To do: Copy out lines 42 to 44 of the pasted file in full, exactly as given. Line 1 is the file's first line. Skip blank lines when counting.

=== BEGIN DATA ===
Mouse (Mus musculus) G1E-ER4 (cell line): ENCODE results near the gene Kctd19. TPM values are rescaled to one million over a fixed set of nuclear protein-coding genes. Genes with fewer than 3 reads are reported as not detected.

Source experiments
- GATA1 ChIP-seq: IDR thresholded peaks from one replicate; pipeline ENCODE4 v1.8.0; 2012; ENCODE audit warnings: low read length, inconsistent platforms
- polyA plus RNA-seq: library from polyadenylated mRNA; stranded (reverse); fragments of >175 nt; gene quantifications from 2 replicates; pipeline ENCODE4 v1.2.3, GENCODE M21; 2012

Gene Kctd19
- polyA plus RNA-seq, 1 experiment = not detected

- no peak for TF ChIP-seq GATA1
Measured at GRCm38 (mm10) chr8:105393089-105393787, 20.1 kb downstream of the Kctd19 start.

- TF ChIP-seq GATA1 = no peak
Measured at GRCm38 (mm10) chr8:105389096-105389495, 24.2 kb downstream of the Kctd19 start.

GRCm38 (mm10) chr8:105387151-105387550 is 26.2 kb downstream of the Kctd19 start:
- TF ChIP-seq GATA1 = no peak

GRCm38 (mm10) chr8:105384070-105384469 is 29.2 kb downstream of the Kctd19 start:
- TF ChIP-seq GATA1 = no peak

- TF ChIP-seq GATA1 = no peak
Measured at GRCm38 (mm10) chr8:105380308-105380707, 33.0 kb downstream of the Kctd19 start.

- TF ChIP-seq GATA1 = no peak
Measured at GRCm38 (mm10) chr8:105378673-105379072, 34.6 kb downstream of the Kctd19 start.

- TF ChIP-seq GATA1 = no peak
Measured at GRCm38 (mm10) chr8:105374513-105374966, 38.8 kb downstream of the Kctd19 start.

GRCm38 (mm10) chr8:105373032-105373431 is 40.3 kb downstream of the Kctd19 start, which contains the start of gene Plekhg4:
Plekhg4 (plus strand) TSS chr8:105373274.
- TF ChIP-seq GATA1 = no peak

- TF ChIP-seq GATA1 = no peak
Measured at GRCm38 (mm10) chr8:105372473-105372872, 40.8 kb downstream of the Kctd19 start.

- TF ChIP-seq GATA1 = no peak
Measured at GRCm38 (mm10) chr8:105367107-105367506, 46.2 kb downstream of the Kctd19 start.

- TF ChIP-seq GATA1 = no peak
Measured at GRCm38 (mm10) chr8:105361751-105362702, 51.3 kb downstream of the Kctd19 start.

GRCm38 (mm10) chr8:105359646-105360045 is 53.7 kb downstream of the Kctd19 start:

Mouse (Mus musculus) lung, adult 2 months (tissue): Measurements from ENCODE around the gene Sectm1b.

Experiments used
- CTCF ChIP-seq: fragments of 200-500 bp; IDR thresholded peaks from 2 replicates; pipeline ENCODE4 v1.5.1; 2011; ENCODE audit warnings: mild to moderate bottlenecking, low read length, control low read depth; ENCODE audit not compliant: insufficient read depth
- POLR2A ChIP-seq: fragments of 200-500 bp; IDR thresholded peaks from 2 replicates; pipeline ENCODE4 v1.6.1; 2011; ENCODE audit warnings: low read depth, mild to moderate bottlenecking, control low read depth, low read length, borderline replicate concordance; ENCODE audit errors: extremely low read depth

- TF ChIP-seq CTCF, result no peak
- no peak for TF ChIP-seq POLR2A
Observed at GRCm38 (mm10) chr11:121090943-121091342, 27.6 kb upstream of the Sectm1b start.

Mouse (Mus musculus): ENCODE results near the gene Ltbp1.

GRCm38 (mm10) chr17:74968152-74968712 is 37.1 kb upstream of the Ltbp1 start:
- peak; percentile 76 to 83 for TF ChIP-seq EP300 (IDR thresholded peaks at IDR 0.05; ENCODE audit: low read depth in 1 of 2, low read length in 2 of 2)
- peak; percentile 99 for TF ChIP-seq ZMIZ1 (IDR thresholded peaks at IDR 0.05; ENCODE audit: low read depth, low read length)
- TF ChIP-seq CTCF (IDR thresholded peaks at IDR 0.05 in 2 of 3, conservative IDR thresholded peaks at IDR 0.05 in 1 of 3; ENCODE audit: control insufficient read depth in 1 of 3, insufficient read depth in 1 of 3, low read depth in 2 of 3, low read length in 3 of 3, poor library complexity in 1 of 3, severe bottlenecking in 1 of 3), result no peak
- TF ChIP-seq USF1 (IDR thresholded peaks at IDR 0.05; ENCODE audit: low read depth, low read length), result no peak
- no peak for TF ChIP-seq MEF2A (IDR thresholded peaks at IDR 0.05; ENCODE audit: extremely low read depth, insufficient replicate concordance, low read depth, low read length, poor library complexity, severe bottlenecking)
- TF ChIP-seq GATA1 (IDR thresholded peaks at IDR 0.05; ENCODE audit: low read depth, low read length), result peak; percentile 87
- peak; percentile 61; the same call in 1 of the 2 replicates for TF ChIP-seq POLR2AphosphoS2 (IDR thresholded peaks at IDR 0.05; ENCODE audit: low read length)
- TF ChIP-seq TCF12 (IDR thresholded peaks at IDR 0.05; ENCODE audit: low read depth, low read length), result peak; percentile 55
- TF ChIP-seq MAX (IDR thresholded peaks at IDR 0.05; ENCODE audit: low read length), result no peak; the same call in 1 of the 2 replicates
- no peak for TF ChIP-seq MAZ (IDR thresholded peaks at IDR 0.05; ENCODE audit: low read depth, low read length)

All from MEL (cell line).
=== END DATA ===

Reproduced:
- TF ChIP-seq CTCF (IDR thresholded peaks at IDR 0.05 in 2 of 3, conservative IDR thresholded peaks at IDR 0.05 in 1 of 3; ENCODE audit: control insufficient read depth in 1 of 3, insufficient read depth in 1 of 3, low read depth in 2 of 3, low read length in 3 of 3, poor library complexity in 1 of 3, severe bottlenecking in 1 of 3), result no peak
- TF ChIP-seq USF1 (IDR thresholded peaks at IDR 0.05; ENCODE audit: low read depth, low read length), result no peak
- no peak for TF ChIP-seq MEF2A (IDR thresholded peaks at IDR 0.05; ENCODE audit: extremely low read depth, insufficient replicate concordance, low read depth, low read length, poor library complexity, severe bottlenecking)